Francesca Schiavone can offer plenty of ideas about how to succeed on clay. When it comes to grass, however, she has only one suggestion.
"You should ask Roger (Federer) because I don't have a lot of (grasscourt) wins," the 2010 French Open champion told Reuters in an interview before dissolving into fits of laughter.
"I wish to speak with Roger somehow and get tips but I don't know if that can be possible. I will try to do the best with what I have but if I have the opportunity I will ask him," the 30-year-old added as she put the finishing touches to her Wimbledon preparations.
Tapping into the brain of the six-times Wimbledon men's champion may be a good idea for the Italian who desperately wants to improve on her 2010 showing at the All England Club.
After unexpectedly capturing the Roland Garros crown last June, joy quickly turned to despair as she lost in the first round at the grasscourt major. In fact her record on green lawns for 2010 stands at, played two, lost two.
"The days after winning the French Open were really tough for me. For 10 days I was very busy and could not control my energy. I arrived over there (at Wimbledon) with less energy," explained Schiavone.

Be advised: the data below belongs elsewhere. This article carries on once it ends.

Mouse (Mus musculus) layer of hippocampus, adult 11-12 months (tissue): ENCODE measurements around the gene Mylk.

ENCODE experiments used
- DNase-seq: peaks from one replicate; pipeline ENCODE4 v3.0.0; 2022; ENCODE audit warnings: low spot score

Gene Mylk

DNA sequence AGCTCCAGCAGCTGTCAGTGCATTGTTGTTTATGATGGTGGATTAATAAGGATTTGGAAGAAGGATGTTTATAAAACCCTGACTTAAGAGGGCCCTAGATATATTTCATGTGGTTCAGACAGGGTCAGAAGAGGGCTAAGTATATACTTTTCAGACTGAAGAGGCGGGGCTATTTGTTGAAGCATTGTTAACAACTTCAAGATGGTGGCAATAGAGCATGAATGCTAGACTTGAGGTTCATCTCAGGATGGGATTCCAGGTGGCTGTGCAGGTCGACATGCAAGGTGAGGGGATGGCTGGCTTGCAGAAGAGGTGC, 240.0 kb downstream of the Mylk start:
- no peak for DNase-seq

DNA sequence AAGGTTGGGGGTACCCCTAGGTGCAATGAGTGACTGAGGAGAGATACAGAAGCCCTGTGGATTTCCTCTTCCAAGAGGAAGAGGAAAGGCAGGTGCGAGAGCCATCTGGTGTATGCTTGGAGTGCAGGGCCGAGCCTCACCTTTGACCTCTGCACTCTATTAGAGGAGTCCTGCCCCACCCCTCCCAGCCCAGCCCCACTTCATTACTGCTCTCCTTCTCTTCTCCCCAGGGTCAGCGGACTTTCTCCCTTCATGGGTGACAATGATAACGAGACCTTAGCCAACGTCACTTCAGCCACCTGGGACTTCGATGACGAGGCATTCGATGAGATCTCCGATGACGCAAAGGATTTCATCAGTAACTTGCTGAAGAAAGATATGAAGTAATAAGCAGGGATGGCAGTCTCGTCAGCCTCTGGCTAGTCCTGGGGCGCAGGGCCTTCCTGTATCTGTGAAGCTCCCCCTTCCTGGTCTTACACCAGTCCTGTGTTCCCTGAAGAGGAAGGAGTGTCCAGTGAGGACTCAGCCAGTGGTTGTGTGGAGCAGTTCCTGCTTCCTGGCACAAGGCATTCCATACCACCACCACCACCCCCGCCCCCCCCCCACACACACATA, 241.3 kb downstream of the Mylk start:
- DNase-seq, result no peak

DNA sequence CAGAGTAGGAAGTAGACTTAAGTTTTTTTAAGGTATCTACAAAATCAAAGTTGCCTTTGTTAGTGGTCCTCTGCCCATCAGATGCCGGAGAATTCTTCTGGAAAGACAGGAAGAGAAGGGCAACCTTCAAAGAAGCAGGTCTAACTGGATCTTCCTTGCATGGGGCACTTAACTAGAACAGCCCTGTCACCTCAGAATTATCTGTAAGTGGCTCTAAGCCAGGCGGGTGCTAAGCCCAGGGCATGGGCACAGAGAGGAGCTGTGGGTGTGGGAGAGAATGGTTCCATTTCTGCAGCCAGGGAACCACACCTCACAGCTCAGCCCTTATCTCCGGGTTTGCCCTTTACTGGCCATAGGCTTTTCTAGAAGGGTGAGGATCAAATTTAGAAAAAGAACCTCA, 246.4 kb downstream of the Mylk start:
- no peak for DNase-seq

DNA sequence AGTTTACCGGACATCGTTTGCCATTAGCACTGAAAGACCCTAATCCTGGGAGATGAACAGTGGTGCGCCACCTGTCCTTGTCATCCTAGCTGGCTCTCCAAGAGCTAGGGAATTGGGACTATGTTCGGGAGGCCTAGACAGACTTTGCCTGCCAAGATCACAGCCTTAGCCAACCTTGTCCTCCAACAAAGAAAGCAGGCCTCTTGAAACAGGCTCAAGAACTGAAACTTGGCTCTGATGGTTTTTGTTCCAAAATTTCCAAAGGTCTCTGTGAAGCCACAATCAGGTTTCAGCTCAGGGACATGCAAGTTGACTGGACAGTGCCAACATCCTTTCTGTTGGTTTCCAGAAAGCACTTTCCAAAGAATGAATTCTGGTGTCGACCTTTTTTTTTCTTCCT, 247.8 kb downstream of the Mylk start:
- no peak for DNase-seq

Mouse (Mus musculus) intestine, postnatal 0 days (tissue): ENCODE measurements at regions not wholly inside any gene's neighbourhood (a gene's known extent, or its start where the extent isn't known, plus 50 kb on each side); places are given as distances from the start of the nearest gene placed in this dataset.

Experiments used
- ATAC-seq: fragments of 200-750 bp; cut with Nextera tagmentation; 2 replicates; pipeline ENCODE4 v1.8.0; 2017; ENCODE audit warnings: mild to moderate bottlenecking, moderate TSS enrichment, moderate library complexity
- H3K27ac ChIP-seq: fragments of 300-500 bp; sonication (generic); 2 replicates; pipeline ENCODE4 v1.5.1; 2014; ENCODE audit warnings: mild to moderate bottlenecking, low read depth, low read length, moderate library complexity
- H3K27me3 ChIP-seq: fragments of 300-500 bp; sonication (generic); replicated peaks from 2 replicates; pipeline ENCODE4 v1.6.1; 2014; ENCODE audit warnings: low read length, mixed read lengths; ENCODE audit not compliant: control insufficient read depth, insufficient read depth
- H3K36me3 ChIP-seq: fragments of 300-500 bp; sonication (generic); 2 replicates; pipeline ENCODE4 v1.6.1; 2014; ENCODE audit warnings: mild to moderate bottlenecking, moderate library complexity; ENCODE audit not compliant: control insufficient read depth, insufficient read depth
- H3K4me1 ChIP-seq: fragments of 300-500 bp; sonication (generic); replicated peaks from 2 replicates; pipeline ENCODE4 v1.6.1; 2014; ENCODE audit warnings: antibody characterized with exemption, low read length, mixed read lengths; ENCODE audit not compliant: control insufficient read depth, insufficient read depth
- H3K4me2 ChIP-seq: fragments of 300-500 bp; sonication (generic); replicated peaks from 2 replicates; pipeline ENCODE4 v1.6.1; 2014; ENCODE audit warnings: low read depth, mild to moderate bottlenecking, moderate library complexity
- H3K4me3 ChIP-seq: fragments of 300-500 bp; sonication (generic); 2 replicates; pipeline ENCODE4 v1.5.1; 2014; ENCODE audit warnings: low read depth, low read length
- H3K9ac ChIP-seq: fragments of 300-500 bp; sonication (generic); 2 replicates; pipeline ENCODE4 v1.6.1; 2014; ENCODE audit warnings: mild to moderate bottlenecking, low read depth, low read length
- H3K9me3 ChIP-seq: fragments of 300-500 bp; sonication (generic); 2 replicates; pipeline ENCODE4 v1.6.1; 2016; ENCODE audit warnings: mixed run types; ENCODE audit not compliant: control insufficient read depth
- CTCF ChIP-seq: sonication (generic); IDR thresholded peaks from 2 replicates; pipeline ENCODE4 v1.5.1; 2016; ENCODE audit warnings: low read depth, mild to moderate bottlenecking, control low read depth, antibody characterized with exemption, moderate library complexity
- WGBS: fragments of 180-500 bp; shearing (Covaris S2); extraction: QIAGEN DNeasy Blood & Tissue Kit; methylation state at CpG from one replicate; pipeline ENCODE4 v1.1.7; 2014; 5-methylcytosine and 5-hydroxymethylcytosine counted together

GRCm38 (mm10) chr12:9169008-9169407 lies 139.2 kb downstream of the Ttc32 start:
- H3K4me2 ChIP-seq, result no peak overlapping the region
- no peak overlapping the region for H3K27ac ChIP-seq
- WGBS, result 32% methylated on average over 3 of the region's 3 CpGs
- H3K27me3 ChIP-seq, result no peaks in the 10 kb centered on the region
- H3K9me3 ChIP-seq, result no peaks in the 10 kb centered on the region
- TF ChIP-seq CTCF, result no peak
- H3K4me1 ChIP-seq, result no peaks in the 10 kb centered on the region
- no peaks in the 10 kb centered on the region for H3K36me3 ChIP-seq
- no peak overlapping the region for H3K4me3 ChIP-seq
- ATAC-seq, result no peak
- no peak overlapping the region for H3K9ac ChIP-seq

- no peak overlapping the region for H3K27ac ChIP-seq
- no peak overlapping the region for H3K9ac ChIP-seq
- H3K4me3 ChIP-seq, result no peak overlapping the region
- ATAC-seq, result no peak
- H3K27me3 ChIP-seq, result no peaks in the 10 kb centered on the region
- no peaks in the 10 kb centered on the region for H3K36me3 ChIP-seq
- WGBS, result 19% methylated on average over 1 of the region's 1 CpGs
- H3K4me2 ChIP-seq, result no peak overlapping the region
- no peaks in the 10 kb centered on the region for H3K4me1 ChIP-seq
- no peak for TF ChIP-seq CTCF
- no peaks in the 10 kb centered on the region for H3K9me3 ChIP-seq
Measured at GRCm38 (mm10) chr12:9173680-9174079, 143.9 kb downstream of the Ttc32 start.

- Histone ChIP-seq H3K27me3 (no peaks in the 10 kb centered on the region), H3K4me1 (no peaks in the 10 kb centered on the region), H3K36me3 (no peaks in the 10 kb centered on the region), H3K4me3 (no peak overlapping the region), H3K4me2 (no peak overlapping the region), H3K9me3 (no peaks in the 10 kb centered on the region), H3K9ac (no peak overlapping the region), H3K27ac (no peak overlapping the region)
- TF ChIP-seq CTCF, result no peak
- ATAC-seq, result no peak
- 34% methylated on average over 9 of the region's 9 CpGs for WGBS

"For me to be really focused and be competitive is important to play good tennis. So it was not easy and I couldn't finish and close my match in two sets. I had the opportunity and I lost," she added, referring to the 6-7, 7-5, 6-1 defeat by Vera Dushevina.
Admitting that the French Open win contributed towards her grasscourt flop as "I couldn't really organise myself because I was really excited" she has adopted a more guarded approach this time round.
Despite once again contesting the Paris final, where she relinquished her title to China's Li Na, she turned up at the grasscourt tournament in Eastbourne much earlier this year and was happy to sweat it out for hours on the vast complex at Devonshire Park.
"I'm trying to practise as much as I can. Staying on the grass a lot," she said following an intense training session when she practised serves, blazing groundstrokes and even tried her luck by hitting some volleys.
"I played at Eastbourne and tried my best to win a few matches which is important for Wimbledon."
Her sojourn at the seaside town of Eastbourne was cut short after just two matches but she was satisfied that at least she had won a match there this year.
"When you go on court you have to be prepared to play against everybody. It will be good as I love the competition and I hope to do it," added Schiavone, who has fallen in the first or second round at Wimbledon in eight of her 10 previous visits.
The sixth seed is due to begin her Wimbledon campaign on Monday against former semi-finalist Jelena Dokic.